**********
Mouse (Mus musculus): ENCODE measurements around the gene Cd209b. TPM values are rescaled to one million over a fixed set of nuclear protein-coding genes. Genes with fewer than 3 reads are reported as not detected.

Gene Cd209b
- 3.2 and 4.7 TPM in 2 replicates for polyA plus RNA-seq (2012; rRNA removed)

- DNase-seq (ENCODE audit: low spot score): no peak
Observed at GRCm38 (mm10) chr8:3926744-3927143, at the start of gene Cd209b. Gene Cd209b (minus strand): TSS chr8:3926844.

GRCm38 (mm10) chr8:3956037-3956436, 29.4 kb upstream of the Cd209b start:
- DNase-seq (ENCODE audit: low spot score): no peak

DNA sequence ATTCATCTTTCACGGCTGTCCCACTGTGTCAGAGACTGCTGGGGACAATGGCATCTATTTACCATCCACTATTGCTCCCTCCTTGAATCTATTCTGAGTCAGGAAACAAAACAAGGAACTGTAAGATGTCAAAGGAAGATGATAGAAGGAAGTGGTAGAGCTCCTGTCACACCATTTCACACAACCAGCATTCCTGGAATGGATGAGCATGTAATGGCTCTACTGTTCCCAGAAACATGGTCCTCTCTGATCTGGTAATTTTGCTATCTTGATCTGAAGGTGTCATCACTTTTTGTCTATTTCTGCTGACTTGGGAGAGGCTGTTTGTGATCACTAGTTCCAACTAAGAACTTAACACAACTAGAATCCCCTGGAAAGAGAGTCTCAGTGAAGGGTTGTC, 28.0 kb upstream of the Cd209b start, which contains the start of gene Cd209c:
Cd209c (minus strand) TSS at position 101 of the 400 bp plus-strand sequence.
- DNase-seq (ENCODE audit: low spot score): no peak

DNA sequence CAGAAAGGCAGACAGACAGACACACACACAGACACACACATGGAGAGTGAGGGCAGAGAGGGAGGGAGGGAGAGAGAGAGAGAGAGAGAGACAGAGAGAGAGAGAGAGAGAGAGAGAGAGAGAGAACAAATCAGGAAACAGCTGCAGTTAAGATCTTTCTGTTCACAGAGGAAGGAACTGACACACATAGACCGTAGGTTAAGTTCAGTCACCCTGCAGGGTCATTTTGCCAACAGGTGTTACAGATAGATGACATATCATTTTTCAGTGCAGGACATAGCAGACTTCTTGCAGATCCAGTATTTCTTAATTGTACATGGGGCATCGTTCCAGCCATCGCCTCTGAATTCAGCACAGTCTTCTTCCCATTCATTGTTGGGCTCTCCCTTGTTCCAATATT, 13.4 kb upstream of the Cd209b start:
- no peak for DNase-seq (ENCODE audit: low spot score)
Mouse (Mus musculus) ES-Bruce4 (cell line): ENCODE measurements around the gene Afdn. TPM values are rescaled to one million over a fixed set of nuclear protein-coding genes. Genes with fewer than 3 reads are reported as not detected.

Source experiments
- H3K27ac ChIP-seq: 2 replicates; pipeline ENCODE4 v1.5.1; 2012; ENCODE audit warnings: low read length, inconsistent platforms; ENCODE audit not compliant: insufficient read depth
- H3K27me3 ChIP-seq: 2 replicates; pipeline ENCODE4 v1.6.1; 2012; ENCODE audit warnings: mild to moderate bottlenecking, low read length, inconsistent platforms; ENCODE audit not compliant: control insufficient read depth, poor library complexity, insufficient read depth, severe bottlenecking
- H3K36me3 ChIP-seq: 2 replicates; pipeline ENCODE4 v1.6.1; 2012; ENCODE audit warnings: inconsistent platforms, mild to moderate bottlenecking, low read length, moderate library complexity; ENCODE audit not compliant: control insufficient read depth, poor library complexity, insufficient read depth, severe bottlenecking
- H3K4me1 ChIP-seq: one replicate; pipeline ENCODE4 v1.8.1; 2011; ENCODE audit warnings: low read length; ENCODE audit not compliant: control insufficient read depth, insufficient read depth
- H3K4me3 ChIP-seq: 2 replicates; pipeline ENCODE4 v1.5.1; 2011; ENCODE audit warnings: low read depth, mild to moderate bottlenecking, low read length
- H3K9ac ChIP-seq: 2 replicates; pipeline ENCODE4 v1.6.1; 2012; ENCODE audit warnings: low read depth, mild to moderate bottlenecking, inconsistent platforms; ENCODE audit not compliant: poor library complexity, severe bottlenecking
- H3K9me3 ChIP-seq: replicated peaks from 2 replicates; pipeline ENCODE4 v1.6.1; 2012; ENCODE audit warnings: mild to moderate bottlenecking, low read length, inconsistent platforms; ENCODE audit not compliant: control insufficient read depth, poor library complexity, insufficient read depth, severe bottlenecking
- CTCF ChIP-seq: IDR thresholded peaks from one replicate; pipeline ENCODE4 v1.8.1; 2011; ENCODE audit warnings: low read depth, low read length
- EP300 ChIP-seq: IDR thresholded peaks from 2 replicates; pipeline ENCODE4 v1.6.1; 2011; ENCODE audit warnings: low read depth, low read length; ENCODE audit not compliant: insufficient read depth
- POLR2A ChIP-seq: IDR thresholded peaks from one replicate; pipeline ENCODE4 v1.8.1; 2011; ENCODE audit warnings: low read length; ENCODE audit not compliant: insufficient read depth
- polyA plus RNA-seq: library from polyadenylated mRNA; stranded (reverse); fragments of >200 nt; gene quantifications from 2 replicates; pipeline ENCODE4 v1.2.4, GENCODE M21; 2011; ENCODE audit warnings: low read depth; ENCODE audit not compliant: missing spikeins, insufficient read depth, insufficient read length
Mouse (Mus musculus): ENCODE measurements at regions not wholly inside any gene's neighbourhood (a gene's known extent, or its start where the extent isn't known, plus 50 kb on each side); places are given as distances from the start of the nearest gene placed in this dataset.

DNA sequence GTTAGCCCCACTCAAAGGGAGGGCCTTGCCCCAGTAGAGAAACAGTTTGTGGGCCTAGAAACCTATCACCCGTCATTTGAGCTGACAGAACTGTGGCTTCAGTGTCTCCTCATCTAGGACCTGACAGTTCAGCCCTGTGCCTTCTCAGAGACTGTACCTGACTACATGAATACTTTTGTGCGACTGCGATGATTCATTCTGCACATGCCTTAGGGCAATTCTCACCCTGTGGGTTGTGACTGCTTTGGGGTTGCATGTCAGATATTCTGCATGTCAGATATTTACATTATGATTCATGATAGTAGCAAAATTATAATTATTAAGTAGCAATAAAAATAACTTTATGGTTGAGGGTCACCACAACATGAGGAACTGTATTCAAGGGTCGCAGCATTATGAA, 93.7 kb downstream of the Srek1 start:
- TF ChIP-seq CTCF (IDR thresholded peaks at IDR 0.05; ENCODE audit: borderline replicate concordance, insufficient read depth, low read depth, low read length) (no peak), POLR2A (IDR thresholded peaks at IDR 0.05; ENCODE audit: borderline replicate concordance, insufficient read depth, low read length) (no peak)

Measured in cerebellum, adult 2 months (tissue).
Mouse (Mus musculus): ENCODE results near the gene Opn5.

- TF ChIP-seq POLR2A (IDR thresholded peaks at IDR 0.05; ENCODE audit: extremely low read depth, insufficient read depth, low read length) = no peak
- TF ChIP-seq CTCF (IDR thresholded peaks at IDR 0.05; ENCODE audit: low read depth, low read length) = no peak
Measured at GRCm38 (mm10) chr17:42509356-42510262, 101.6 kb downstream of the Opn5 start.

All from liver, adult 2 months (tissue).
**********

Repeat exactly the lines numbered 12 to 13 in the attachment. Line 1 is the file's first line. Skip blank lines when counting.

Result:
- no peak for DNase-seq (ENCODE audit: low spot score)
Mouse (Mus musculus) ES-Bruce4 (cell line): ENCODE measurements around the gene Afdn. TPM values are rescaled to one million over a fixed set of nuclear protein-coding genes. Genes with fewer than 3 reads are reported as not detected.